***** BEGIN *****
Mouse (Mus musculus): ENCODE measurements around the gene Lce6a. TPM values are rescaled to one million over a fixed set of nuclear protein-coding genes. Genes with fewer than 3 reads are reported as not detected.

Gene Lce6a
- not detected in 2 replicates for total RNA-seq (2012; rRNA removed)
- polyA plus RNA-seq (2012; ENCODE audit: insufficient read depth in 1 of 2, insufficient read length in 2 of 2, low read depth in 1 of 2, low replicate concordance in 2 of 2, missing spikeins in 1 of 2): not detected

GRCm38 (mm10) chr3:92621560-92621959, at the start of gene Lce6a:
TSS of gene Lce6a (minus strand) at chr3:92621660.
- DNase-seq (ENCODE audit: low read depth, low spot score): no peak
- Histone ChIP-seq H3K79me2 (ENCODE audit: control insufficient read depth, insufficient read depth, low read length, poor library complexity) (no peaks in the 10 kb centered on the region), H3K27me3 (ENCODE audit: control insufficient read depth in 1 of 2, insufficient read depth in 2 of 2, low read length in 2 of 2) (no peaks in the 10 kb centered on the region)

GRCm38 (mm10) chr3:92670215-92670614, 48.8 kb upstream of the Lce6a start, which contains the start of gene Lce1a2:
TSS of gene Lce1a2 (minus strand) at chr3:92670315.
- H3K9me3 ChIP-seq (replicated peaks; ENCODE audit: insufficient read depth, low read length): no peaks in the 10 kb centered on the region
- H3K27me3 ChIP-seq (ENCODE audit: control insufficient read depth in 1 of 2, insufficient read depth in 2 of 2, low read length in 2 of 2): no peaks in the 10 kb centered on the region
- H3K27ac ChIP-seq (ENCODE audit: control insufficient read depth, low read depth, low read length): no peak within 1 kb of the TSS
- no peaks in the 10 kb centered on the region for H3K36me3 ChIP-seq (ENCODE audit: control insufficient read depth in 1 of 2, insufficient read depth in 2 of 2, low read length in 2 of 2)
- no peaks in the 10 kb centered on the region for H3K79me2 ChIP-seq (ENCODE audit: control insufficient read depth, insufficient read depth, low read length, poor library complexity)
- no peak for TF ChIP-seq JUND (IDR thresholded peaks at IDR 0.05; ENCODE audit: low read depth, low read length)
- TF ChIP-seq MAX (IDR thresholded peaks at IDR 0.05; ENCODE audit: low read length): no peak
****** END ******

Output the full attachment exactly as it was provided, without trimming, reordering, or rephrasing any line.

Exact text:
Mouse (Mus musculus): ENCODE measurements around the gene Lce6a. TPM values are rescaled to one million over a fixed set of nuclear protein-coding genes. Genes with fewer than 3 reads are reported as not detected.

Gene Lce6a
- not detected in 2 replicates for total RNA-seq (2012; rRNA removed)
- polyA plus RNA-seq (2012; ENCODE audit: insufficient read depth in 1 of 2, insufficient read length in 2 of 2, low read depth in 1 of 2, low replicate concordance in 2 of 2, missing spikeins in 1 of 2): not detected

GRCm38 (mm10) chr3:92621560-92621959, at the start of gene Lce6a:
TSS of gene Lce6a (minus strand) at chr3:92621660.
- DNase-seq (ENCODE audit: low read depth, low spot score): no peak
- Histone ChIP-seq H3K79me2 (ENCODE audit: control insufficient read depth, insufficient read depth, low read length, poor library complexity) (no peaks in the 10 kb centered on the region), H3K27me3 (ENCODE audit: control insufficient read depth in 1 of 2, insufficient read depth in 2 of 2, low read length in 2 of 2) (no peaks in the 10 kb centered on the region)

GRCm38 (mm10) chr3:92670215-92670614, 48.8 kb upstream of the Lce6a start, which contains the start of gene Lce1a2:
TSS of gene Lce1a2 (minus strand) at chr3:92670315.
- H3K9me3 ChIP-seq (replicated peaks; ENCODE audit: insufficient read depth, low read length): no peaks in the 10 kb centered on the region
- H3K27me3 ChIP-seq (ENCODE audit: control insufficient read depth in 1 of 2, insufficient read depth in 2 of 2, low read length in 2 of 2): no peaks in the 10 kb centered on the region
- H3K27ac ChIP-seq (ENCODE audit: control insufficient read depth, low read depth, low read length): no peak within 1 kb of the TSS
- no peaks in the 10 kb centered on the region for H3K36me3 ChIP-seq (ENCODE audit: control insufficient read depth in 1 of 2, insufficient read depth in 2 of 2, low read length in 2 of 2)
- no peaks in the 10 kb centered on the region for H3K79me2 ChIP-seq (ENCODE audit: control insufficient read depth, insufficient read depth, low read length, poor library complexity)
- no peak for TF ChIP-seq JUND (IDR thresholded peaks at IDR 0.05; ENCODE audit: low read depth, low read length)
- TF ChIP-seq MAX (IDR thresholded peaks at IDR 0.05; ENCODE audit: low read length): no peak